A look inside South Jersey cribs reveals airplane hangars, underground tunnels, home theaters and many more luxuries, both simple and outrageous.
Picture the home of your dreams. It might include a gourmet kitchen, sprawling English-style gardens or a multi-vehicle garage.
Better yet, how about a place to park that helicopter?
Five years ago, Dr. Justin Catando scoured the southern New Jersey landscape to find a home that would accommodate his flying machines, and found just the right place in the Medford area. As an optometrist and former real estate developer, Catando had not only the land expertise but also (no pun intended) the vision to spot an ideal location for his dream home.
In 2006, the licensed helicopter pilot, his wife and their three children, moved into their new home, on nine sprawling acres, with a helipad and a hangar for his small plane situated near the runway of Red Lion Airport in Southampton Township. The result: a private, rural feel that incorporates Catando’s love of flying.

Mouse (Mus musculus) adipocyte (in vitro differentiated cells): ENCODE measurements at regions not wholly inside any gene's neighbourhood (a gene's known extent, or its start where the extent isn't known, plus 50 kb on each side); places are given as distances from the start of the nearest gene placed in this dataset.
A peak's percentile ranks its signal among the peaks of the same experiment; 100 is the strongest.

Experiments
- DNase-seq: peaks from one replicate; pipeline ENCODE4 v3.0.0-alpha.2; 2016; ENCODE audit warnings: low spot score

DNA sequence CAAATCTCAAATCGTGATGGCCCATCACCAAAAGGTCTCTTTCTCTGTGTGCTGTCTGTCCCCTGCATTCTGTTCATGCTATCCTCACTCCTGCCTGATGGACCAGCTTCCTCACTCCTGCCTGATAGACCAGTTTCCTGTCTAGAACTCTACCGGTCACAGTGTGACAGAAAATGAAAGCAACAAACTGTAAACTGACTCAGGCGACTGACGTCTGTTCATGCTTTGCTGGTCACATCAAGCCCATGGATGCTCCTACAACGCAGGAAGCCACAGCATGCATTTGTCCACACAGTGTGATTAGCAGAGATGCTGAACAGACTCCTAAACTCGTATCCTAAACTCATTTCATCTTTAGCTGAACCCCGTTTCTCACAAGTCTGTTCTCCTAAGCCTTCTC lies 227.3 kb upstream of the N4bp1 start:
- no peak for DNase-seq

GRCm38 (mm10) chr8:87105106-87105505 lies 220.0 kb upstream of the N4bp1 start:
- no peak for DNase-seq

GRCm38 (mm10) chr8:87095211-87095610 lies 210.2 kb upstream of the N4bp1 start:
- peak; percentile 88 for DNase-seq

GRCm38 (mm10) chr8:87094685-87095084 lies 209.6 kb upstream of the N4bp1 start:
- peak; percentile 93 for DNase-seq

Often, he takes a chopper out just for the fun of it. “I take my kids for rides out of the backyard,” he says. Though he initially planned to use his rented helicopters for a private transportation business, that venture is currently on the backburner, Catando says. For now, he enjoys flying friends and family for trips to the Shore, to the ballpark—“wherever I’m going, whenever I can,” he says.
Being able to combine business and pleasure right at your doorstep can be a challenge, especially in today’s busy world. But homeowners across South Jersey are turning what were once mere mansions into exclusive personal retreats, complete with over-the-top amenities customized to their passions.